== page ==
Excerpts from Jay Pipes's message of 2014-09-30 09:41:29 -0700:
> On 09/30/2014 08:03 AM, Soren Hansen wrote:
> > 2014-09-12 1:05 GMT+02:00 Jay Pipes <jaypi...@gmail.com>:
> >> If Nova was to take Soren's advice and implement its data-access layer
> >> on top of Cassandra or Riak, we would just end up re-inventing SQL
> >> Joins in Python-land.
> >
> > I may very well be wrong(!), but this statement makes it sound like you've
> > never used e.g. Riak. Or, if you have, not done so in the way it's
> > supposed to be used.
> >
> > If you embrace an alternative way of storing your data, you wouldn't just
> > blindly create a container for each table in your RDBMS.
> >
> > For example: In Nova's SQL-based datastore we have a table for security
> > groups and another for security group rules. Rows in the security group
> > rules table have a foreign key referencing the security group to which
> > they belong. In a datastore like Riak, you could have a security group
> > container where each value contains not just the security group
> > information, but also all the security group rules. No joins in
> > Python-land necessary.
> OK, that's all fine for a simple one-to-many relation.
> How would I go about getting the associated fixed IPs for a network? The 
> query to get associated fixed IPs for a network [1] in Nova looks like this:
>   fip.address,
>   fip.instance_uuid,
>   fip.network_id,
>   fip.virtual_interface_id,
>   vif.address,
>   i.hostname,
>   i.updated_at,
>   i.created_at,
>   fip.allocated,
>   fip.leased,
>   vif2.id
> FROM fixed_ips fip
> LEFT JOIN virtual_interfaces vif
>   ON vif.id = fip.virtual_interface_id
>   AND vif.deleted = 0
> LEFT JOIN instances i
>   ON fip.instance_uuid = i.uuid
>   AND i.deleted = 0
>   SELECT MIN(vi.id) AS id, vi.instance_uuid
>   FROM virtual_interfaces vi
>   GROUP BY instance_uuid
> ) as vif2
> WHERE fip.deleted = 0
> AND fip.network_id = :network_id
> AND fip.virtual_interface_id IS NOT NULL
> AND fip.instance_uuid IS NOT NULL
> AND i.host = :host

You and I both know that this query is not something we want to be
running a lot. In the past when I've had systems where something like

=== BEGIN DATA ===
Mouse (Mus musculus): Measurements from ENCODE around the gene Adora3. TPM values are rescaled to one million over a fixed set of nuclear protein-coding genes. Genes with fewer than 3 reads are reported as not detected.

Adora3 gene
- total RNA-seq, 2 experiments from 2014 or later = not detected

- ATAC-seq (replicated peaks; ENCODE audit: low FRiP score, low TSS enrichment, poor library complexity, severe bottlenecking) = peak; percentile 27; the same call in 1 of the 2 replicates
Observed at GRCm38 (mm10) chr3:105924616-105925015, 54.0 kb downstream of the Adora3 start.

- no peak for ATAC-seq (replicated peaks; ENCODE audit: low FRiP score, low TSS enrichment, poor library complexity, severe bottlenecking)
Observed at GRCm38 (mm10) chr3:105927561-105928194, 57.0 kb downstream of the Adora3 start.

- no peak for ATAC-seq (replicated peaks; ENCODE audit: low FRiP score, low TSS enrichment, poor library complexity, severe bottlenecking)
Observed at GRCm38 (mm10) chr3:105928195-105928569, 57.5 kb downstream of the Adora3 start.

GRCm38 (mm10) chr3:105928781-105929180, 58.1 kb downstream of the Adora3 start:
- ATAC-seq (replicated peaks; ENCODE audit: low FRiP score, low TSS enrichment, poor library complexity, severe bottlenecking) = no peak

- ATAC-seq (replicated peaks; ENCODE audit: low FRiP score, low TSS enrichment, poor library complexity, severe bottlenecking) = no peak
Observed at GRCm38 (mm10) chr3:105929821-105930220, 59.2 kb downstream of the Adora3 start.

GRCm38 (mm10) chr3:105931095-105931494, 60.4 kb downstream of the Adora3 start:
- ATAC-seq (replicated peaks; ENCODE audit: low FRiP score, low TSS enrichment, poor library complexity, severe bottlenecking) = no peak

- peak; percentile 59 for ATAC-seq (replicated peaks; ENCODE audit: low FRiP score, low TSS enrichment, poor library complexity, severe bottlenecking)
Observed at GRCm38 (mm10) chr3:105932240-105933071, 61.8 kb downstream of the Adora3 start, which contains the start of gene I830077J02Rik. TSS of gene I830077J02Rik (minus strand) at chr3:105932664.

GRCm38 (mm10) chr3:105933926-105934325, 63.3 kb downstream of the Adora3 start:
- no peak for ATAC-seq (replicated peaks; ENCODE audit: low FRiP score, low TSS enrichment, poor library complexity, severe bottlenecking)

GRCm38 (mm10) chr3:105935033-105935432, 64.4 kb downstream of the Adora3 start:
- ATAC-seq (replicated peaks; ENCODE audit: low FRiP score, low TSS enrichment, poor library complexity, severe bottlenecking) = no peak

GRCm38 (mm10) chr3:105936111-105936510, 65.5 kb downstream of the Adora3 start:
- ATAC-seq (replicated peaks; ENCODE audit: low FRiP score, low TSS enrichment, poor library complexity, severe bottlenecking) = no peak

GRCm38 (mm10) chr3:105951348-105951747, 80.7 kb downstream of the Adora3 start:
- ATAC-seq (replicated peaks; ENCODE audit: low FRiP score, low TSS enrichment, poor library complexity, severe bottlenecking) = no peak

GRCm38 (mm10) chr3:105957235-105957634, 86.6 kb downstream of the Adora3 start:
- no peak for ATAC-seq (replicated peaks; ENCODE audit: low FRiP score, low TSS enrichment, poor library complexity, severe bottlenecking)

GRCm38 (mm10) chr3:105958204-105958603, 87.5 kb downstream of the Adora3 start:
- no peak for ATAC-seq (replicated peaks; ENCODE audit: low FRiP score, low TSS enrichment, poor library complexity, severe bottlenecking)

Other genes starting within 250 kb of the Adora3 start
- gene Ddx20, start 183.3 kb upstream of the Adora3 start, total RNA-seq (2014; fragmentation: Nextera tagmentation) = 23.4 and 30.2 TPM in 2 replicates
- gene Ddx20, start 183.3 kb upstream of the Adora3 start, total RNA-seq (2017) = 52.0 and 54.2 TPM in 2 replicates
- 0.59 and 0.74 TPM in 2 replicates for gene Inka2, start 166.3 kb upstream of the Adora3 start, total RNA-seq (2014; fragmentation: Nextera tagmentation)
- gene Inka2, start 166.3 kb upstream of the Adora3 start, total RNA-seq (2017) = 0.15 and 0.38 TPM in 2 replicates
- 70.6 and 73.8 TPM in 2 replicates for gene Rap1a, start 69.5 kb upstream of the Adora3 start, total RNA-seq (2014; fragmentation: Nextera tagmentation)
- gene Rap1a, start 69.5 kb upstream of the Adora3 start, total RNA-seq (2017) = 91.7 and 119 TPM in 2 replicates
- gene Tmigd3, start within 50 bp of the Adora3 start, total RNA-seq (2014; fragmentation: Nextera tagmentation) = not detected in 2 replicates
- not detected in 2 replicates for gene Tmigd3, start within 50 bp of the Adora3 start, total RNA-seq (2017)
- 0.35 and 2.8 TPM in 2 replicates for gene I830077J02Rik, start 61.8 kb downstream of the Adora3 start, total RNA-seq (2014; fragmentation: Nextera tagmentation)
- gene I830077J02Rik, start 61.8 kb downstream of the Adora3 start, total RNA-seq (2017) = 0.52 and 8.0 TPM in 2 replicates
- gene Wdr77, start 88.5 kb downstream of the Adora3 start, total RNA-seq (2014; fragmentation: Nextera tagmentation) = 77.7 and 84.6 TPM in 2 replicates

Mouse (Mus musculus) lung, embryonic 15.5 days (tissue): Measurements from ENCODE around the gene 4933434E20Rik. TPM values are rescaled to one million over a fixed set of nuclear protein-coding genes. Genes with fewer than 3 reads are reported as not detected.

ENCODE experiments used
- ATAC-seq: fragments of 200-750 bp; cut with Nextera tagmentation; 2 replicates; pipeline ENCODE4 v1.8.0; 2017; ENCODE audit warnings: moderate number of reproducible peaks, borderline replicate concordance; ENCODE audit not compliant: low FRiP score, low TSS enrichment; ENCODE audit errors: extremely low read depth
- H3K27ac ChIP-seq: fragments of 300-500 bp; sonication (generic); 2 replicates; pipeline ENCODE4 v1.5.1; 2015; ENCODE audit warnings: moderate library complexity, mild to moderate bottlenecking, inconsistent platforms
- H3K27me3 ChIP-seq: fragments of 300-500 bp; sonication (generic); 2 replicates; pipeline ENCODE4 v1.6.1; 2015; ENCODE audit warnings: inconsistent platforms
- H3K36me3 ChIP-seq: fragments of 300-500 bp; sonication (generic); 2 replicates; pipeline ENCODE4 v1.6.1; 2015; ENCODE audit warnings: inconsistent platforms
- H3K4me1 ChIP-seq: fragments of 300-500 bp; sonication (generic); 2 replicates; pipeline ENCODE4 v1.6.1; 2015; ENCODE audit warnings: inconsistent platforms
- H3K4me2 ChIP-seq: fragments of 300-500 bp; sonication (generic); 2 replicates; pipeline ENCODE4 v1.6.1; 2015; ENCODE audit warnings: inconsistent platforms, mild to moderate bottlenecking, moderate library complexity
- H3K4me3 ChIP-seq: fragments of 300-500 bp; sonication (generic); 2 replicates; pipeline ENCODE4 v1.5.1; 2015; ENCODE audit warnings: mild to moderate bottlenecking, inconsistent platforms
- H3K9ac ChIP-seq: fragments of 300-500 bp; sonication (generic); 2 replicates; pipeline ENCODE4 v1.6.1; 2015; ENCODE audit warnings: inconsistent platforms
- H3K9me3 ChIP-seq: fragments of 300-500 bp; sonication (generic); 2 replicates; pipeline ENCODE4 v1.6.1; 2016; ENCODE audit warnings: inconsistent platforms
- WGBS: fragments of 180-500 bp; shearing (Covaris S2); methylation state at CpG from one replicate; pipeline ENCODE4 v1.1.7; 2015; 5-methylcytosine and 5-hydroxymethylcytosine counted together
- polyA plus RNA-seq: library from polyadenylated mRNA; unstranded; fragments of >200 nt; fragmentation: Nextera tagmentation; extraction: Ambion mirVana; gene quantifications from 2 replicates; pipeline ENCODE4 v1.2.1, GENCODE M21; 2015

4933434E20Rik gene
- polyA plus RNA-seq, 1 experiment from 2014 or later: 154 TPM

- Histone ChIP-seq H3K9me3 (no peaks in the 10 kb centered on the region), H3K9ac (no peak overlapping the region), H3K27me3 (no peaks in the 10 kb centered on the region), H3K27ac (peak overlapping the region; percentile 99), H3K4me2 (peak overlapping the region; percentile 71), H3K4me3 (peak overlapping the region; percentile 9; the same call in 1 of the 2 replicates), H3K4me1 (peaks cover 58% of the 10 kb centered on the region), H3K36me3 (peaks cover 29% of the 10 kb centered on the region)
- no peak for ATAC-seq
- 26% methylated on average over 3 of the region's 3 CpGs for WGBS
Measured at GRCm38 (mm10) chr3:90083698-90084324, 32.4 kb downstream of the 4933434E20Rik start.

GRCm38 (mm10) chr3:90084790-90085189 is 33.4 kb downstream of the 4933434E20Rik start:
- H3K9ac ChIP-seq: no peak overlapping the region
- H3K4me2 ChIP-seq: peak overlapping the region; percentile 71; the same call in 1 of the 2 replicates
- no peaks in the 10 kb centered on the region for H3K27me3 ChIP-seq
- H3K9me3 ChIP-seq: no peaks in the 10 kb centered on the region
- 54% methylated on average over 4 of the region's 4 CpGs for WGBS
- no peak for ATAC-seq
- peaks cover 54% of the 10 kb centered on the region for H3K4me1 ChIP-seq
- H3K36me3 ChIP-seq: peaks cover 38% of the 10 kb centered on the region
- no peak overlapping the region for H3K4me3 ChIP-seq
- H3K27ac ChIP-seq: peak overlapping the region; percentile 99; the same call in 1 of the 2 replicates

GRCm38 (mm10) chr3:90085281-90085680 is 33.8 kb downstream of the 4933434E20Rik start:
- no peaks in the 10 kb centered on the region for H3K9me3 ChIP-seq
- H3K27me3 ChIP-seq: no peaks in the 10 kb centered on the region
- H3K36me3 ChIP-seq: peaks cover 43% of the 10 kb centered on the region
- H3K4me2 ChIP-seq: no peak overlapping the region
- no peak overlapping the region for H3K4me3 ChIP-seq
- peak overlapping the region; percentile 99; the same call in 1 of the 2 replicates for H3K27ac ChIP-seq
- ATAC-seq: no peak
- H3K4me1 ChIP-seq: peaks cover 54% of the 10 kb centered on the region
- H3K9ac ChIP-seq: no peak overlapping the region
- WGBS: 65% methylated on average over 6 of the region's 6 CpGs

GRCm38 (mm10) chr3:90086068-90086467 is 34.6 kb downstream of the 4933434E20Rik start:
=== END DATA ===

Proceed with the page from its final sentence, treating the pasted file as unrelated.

the above needed to be run a lot, I created materialized views for it
and made access to this information asynchronous because relying on this
in real-time is _extremely expensive_.

This is where a massively scalable but somewhat dumb database shines
because you can materialize the view into it at a much faster pace and
with more scaled-out workers so that you now have fine grained resource
allocations for scaling the responsiveness of this view.

> would I have a Riak container for virtual_interfaces that would also 
> have instance information, network information, fixed_ip information? 
> How would I accomplish the query against a derived table that gets the 
> minimum virtual interface ID for each instance UUID?

Yes you'd have a bunch of duplicated information everywhere.  Asynchronous
denormalizing is the new join. The only worry I'd have is what
accidental contracts have we made that require bits of information to
appear all at once. :-P

> More than likely, I would end up having to put a bunch of indexes and 
> relations into my Riak containers and structures just so I could do 
> queries like the above. Failing that, I'd need to do multiple queries to 
> multiple Riak containers and then join the resulting projection in 
> memory, in Python. And that is why I say you will just end up 
> implementing joins in Python.

My experience has been that you have a map/reduce cluster somewhere
churning through updates to pre-compute things for slow queries and you
do any realtime duplication at write time. The idea is to create documents
that are themselves useful without the need of the other documents. Where
this approach suffers is when your documents all have so many copies of
data that you end up writing 10x more than you read. That is a rare thing,
and most certainly would not happen with Nova's data, which mostly would
have duplicates of lots of UUID's and IP addresses.

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